Location

La Jolla, CA

Start Date

1981 12:00 AM

Description

With the aging of the U.S. railroad system and the increased tonnage being moved, it is more important than ever to monitor the installed railroad track for defects whose growth could lead to track failure and derailments. Current ultrasonic inspection techniques utilize a liquid filled wheel to couple acoustic energy from several piezoelectric transducers into the rail at a variety of angles relative to the head of the rail. This approach limits the speed of inspection to approximately 10 mph, is very sensitive to the surface condition and orientation of the railhead and requires frequent maintenance stops. The feasibility of using EMATs to replace the water filled wheel transducers has been the purpose of this research effort at the Albuquerque Development Laboratory and was sponsored by the Department of Transportation with the cooperation of the Sperry Rail Service Division of Automation Industries, Inc.

Book Title

Proceedings of the ARPA/AFML Review of Progress in Quantitative NDE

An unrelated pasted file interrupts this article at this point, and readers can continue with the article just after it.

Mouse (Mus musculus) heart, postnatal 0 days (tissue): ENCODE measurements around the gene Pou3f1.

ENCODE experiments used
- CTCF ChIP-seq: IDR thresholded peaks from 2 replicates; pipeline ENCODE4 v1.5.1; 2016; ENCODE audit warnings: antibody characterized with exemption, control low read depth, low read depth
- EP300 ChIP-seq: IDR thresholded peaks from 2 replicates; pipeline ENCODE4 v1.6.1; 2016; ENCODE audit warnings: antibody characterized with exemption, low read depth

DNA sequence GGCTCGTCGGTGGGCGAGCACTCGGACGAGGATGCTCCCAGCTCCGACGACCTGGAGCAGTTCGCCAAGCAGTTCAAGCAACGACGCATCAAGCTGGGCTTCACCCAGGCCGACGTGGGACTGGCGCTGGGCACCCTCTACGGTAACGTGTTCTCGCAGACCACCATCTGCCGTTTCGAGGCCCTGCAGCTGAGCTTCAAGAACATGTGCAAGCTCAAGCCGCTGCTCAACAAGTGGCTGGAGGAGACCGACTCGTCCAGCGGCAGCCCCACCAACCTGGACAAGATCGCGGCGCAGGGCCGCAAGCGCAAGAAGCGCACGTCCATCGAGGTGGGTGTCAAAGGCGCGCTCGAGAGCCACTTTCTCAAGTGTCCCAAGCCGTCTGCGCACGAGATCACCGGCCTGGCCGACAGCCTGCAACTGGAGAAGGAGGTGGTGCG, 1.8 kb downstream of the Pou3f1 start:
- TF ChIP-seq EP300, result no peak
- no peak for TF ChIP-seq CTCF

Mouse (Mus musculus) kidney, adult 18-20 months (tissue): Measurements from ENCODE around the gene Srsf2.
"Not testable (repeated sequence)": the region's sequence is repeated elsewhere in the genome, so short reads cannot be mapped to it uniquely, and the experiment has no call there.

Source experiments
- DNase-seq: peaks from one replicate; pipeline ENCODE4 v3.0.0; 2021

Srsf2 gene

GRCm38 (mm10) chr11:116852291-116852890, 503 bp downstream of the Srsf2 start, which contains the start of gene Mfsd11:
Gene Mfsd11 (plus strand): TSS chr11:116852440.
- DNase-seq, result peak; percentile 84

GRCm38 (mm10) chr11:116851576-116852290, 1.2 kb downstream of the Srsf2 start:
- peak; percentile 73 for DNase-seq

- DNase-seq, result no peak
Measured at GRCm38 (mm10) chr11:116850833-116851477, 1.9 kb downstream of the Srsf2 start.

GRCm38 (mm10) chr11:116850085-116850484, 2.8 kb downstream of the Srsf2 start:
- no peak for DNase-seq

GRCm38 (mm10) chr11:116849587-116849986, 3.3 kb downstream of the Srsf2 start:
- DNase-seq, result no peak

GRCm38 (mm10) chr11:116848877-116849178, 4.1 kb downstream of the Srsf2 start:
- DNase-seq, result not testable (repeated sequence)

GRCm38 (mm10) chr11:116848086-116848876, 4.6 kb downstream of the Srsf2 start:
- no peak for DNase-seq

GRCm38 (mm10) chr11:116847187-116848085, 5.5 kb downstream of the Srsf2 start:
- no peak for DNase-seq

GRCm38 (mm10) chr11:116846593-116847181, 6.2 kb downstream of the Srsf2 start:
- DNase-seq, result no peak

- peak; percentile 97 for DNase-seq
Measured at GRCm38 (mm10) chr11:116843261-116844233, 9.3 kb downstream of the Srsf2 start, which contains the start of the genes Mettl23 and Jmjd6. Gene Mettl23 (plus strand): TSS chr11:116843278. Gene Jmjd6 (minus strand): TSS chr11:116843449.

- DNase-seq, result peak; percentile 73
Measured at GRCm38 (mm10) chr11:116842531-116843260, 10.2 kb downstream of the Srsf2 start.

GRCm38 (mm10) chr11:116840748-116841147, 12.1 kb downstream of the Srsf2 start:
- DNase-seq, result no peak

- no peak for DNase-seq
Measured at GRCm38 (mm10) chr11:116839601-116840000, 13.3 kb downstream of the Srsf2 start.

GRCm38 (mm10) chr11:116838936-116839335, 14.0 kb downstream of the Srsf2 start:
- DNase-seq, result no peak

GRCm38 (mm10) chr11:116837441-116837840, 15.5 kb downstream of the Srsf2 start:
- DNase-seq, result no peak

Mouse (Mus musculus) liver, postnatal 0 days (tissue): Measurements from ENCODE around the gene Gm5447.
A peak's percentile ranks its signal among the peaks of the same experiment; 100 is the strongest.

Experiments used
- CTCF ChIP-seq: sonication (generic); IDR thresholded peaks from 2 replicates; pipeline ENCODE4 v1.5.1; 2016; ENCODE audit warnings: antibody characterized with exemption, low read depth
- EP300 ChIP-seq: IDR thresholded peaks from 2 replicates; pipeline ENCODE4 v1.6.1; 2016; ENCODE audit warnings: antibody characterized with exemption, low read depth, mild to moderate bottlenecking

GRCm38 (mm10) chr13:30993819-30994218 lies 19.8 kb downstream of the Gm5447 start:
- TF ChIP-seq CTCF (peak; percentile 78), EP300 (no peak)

Chapter

16. Applications

Pages

544-547

Language

en

File Format

application/pdf

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Jan 1st, 12:00 AM

Application of EMATs to In-Place Inspection of Railroad Rails

La Jolla, CA

With the aging of the U.S. railroad system and the increased tonnage being moved, it is more important than ever to monitor the installed railroad track for defects whose growth could lead to track failure and derailments. Current ultrasonic inspection techniques utilize a liquid filled wheel to couple acoustic energy from several piezoelectric transducers into the rail at a variety of angles relative to the head of the rail. This approach limits the speed of inspection to approximately 10 mph, is very sensitive to the surface condition and orientation of the railhead and requires frequent maintenance stops. The feasibility of using EMATs to replace the water filled wheel transducers has been the purpose of this research effort at the Albuquerque Development Laboratory and was sponsored by the Department of Transportation with the cooperation of the Sperry Rail Service Division of Automation Industries, Inc.